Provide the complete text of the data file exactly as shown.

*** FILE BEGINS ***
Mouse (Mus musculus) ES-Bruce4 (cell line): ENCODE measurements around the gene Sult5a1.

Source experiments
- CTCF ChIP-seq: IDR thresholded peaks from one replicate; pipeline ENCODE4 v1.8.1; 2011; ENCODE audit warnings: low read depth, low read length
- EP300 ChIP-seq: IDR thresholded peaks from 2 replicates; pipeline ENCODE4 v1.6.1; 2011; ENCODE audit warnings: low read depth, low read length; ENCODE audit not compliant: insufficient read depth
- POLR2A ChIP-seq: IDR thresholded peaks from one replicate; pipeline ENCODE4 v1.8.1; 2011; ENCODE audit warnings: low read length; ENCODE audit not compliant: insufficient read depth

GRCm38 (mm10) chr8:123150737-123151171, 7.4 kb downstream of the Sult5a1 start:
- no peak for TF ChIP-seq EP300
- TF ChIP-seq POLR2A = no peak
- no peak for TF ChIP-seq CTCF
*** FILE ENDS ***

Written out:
Mouse (Mus musculus) ES-Bruce4 (cell line): ENCODE measurements around the gene Sult5a1.

Source experiments
- CTCF ChIP-seq: IDR thresholded peaks from one replicate; pipeline ENCODE4 v1.8.1; 2011; ENCODE audit warnings: low read depth, low read length
- EP300 ChIP-seq: IDR thresholded peaks from 2 replicates; pipeline ENCODE4 v1.6.1; 2011; ENCODE audit warnings: low read depth, low read length; ENCODE audit not compliant: insufficient read depth
- POLR2A ChIP-seq: IDR thresholded peaks from one replicate; pipeline ENCODE4 v1.8.1; 2011; ENCODE audit warnings: low read length; ENCODE audit not compliant: insufficient read depth

GRCm38 (mm10) chr8:123150737-123151171, 7.4 kb downstream of the Sult5a1 start:
- no peak for TF ChIP-seq EP300
- TF ChIP-seq POLR2A = no peak
- no peak for TF ChIP-seq CTCF